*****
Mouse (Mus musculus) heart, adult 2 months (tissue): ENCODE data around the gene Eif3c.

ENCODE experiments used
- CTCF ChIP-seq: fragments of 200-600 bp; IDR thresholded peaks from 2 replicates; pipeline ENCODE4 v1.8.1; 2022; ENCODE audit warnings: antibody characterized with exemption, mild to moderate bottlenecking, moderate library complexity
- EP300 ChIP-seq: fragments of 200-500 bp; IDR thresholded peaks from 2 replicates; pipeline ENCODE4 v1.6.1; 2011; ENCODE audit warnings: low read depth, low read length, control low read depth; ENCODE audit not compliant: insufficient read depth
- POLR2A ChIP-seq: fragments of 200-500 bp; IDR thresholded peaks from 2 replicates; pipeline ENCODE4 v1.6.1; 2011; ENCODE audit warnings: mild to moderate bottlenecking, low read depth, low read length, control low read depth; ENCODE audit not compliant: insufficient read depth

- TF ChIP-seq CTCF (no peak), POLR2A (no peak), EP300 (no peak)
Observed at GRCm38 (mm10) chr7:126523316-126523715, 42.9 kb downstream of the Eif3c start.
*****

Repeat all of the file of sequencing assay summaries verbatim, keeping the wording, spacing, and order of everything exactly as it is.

Mouse (Mus musculus) heart, adult 2 months (tissue): ENCODE data around the gene Eif3c.

ENCODE experiments used
- CTCF ChIP-seq: fragments of 200-600 bp; IDR thresholded peaks from 2 replicates; pipeline ENCODE4 v1.8.1; 2022; ENCODE audit warnings: antibody characterized with exemption, mild to moderate bottlenecking, moderate library complexity
- EP300 ChIP-seq: fragments of 200-500 bp; IDR thresholded peaks from 2 replicates; pipeline ENCODE4 v1.6.1; 2011; ENCODE audit warnings: low read depth, low read length, control low read depth; ENCODE audit not compliant: insufficient read depth
- POLR2A ChIP-seq: fragments of 200-500 bp; IDR thresholded peaks from 2 replicates; pipeline ENCODE4 v1.6.1; 2011; ENCODE audit warnings: mild to moderate bottlenecking, low read depth, low read length, control low read depth; ENCODE audit not compliant: insufficient read depth

- TF ChIP-seq CTCF (no peak), POLR2A (no peak), EP300 (no peak)
Observed at GRCm38 (mm10) chr7:126523316-126523715, 42.9 kb downstream of the Eif3c start.